While studying for a Functional Programming exam, I came across the following questions from a previous test:

``````t2 = (\x -> \y -> \z -> (x y, x (x z)))

t3 = t2 (take 3 . reverse) mnr mnr
``````

For t2, it is asked to determine the most general type of the statement. The answer appears to be:

``````(a -> a) -> a -> a -> (a,a)
``````

I am able to find the answer by entering the statement into WinHugs, but how is this answer found? I understand from my previous post that it has something to do with lambda functions though other than that I am at a loss to explain what is going on here.

The second part of the question (t3) then applies two functions to two instances of the variable mnr. For mnr = [0,1,2,3,4,5,6] this results in:

``````([6,5,4],[4,5,6])
``````

How does this work? The functions take and reverse are clear but how are they applied to the lambda functions in t2?

-

Let's start from the middle, at the result.

``````(x y, x (x z))
``````

because `x` is being applied to things (`y`, `z`, and `x z`), we know it has the type `(a -> ?)` where the question mark represents an unknown type. Now, the result of `x` is being passed to `x` in `x (x z)`, so its input type must be its output type:

``````x :: a -> a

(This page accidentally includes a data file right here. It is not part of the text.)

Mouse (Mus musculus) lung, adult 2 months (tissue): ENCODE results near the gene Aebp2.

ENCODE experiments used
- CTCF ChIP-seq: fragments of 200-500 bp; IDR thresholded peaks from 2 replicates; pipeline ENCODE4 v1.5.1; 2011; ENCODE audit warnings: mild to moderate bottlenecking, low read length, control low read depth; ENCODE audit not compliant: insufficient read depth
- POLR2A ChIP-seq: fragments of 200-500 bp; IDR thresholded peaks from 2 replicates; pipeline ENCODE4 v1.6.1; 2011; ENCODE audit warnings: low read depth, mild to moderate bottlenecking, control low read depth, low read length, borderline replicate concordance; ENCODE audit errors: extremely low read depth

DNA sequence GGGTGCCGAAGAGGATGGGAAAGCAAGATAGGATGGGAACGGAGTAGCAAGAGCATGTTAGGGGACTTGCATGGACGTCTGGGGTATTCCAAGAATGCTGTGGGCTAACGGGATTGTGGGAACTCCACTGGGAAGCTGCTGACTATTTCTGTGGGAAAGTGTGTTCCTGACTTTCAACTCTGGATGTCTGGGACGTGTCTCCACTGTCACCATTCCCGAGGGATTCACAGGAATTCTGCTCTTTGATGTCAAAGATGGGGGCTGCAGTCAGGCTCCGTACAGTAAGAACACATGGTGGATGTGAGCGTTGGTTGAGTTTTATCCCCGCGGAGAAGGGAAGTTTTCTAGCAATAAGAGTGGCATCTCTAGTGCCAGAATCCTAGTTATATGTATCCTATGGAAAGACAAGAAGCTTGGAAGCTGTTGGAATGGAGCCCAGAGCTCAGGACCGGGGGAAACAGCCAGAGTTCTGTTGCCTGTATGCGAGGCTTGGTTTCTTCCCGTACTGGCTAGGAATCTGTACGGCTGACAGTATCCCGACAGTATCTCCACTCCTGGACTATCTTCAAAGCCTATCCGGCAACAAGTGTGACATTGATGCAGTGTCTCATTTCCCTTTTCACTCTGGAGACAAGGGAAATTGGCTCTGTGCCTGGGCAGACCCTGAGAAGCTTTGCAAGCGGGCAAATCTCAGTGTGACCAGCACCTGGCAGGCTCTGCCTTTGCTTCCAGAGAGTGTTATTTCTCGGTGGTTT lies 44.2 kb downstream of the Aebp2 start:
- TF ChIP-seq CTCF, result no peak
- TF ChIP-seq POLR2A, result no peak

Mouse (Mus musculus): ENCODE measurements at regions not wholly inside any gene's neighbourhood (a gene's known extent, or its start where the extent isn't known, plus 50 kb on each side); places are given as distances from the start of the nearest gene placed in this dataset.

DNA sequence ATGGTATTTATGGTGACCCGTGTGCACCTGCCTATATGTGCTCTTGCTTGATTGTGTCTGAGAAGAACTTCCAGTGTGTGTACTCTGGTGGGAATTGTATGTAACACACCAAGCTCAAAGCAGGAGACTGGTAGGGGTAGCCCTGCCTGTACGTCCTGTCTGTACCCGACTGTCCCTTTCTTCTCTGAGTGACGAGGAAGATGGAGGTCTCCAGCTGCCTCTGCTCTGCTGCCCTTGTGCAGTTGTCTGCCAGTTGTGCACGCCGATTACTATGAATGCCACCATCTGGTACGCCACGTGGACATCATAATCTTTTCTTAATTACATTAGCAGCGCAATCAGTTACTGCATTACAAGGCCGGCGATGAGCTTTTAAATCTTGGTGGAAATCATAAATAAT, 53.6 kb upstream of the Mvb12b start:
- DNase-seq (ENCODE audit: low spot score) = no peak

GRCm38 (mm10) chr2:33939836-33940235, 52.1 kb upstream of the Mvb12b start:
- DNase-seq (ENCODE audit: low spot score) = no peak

``````

Now, `x` is applied to `y` and to `z`, so they both must be of type `a`. `x y` and `x (x z)` are also both of type `a` (as that is `x`'s return type), so `t2` returns something of type `(a, a)`.

Putting this together with the type of its arguments (`x`, `y`, and `z`), we get that is has type

``````(a -> a) -- x's type
-> a -- y's type
-> a -- z's type
-> (a, a) -- the result type
``````

For you second question, let's first look at what things are bound to what variables in `t2`'s definition. The first argument is x, so in this case

``````x = (take 3 . reverse)
``````

The next argument is y, so

``````y = mnr
``````

Similarly for z,

``````z = mnr
``````

The result will be `(x y, x (x z))`, so let's evaluate this

``````(x y, x (x z))
= ((take 3 . reverse) mnr, (take 3 . reverse) ((take 3 . reverse) mnr))
= (take 3 (reverse mnr), take 3 (reverse (take 3 (reverse mnr))))
``````

with this specific case of `mnr = [0,1,2,3,4,5,6]`, we get

``````= (take 3 (reverse [0,1,2,3,4,5,6]), take 3 (reverse (take 3 (reverse [0,1,2,3,4,5,6]))))
= (take 3 [6,5,4,3,2,1,0], take 3 (reverse (take 3 [6,5,4,3,2,1,0])))
= ([6,5,4], take 3 (reverse [6,5,4]))
= ([6,5,4], take 3 [4,5,6])
= ([6,5,4], [4,5,6])
``````
-
Amazing answer, thanks for walking me through this step by step. – Hybrid System Jun 20 '12 at 19:40

t2 = (\x -> \y -> \z -> (x y, x (x z)))

Notice the applications at the end. x is applied to y, so x must be a function. x is also applied to (x z), so x must return the same type that it takes as argument.

I am not sure what you mean with the second question. Two instances of mnr?

EDIT: So, t3 is simply t2 applied to the arguments (take 3 . reverse) mnr mnr. The first argument is what was known as x in t2, and we saw in the above that x was applied to y and then (x z).

The result is then `((take 3 . reverse) mnr, (take 3 . reverse) ((take 3 . reverse) mnr))`

The mnr in the first part of the tuple is the first mnr passed as an argument (y). The one in the second part is the second argument (z). Of course, they are the same.

-
t3 = t2 (take 3 . reverse) mnr mnr - mnr is there twice. Maybe those are not called "instances" - I'm not sure. As you can see I am not very good at Haskell. – Hybrid System Jun 20 '12 at 19:09